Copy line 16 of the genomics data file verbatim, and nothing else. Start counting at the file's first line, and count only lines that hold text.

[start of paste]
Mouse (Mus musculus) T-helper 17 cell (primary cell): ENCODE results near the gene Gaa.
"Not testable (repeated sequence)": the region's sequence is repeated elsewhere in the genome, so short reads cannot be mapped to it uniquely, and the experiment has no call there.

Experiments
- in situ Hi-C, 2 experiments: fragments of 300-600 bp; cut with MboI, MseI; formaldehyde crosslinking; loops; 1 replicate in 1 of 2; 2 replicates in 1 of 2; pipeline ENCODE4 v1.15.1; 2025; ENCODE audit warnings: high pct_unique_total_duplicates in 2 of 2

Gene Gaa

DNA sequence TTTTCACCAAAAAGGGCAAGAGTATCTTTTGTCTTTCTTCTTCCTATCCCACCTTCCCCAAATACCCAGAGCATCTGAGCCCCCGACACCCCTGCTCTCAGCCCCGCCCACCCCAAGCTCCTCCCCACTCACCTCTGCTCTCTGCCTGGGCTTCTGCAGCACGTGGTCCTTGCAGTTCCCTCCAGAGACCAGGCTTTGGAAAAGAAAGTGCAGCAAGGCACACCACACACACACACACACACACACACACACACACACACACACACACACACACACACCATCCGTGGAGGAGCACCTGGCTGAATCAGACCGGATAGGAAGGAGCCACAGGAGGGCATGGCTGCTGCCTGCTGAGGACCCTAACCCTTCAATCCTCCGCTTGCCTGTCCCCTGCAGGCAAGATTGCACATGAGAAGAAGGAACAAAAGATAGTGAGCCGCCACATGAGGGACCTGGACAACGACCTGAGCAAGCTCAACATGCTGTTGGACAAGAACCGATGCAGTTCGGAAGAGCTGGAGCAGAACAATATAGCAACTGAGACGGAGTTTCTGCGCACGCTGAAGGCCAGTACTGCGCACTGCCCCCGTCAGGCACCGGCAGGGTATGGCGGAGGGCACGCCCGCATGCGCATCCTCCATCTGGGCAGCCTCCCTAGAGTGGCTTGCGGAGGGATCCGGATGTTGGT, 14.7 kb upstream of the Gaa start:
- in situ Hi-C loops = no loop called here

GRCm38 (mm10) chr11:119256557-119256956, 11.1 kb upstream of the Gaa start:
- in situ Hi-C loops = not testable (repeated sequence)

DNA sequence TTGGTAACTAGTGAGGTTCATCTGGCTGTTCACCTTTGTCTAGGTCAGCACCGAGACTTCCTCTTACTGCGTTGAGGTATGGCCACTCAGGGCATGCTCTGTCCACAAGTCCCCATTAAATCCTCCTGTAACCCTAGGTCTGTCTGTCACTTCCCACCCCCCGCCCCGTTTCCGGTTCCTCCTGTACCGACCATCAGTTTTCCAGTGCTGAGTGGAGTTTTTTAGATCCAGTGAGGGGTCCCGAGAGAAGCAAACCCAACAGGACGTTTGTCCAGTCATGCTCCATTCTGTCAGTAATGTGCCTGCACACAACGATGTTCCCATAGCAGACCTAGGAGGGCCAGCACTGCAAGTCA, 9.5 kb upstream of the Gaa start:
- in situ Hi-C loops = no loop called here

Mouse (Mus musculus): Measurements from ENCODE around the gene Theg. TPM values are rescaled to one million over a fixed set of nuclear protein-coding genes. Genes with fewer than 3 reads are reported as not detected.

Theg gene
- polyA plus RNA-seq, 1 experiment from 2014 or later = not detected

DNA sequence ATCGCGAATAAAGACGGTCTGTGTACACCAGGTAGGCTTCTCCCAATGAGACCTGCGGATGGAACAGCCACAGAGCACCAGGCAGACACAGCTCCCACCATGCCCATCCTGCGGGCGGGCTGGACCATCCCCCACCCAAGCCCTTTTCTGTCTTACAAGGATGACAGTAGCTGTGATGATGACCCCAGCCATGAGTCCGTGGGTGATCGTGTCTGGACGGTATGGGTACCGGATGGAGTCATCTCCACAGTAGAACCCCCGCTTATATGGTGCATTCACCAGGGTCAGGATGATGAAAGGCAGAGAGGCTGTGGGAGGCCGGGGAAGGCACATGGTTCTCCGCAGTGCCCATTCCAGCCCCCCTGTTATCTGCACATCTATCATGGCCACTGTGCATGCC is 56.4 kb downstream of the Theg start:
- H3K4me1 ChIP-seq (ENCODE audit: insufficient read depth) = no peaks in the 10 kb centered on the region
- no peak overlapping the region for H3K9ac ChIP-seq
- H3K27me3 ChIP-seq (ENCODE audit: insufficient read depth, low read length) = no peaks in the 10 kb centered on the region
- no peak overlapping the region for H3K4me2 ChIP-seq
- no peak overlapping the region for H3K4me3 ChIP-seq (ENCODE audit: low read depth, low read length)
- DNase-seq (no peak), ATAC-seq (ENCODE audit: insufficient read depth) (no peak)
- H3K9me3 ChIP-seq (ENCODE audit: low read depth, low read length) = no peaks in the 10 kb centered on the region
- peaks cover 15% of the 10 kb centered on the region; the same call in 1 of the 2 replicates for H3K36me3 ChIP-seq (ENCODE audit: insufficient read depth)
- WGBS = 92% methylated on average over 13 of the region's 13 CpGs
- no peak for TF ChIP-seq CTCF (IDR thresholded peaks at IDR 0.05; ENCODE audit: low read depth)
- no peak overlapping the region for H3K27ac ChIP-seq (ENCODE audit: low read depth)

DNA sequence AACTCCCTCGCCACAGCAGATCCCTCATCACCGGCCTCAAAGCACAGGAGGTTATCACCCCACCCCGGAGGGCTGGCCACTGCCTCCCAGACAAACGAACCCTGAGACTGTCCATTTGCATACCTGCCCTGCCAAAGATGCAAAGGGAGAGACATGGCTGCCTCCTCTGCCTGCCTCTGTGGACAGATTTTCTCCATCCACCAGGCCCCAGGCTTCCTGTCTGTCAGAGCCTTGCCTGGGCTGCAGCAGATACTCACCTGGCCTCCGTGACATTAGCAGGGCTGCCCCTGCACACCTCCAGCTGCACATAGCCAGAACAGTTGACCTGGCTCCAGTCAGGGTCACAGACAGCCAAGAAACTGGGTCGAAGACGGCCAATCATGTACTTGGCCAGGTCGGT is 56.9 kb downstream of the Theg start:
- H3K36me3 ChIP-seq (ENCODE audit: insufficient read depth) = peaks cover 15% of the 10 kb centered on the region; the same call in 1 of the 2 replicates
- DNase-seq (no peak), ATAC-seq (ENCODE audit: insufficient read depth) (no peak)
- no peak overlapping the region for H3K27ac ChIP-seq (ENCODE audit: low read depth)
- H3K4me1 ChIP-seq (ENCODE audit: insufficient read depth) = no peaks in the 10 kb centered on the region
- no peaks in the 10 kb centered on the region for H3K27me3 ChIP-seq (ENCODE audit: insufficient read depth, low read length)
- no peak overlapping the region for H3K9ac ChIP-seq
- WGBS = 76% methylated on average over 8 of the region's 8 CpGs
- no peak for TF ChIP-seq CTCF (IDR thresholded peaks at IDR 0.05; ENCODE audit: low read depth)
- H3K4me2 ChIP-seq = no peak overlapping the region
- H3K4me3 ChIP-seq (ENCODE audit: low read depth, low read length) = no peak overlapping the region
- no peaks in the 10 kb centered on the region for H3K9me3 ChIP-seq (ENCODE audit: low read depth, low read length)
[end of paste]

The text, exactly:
- H3K4me1 ChIP-seq (ENCODE audit: insufficient read depth) = no peaks in the 10 kb centered on the region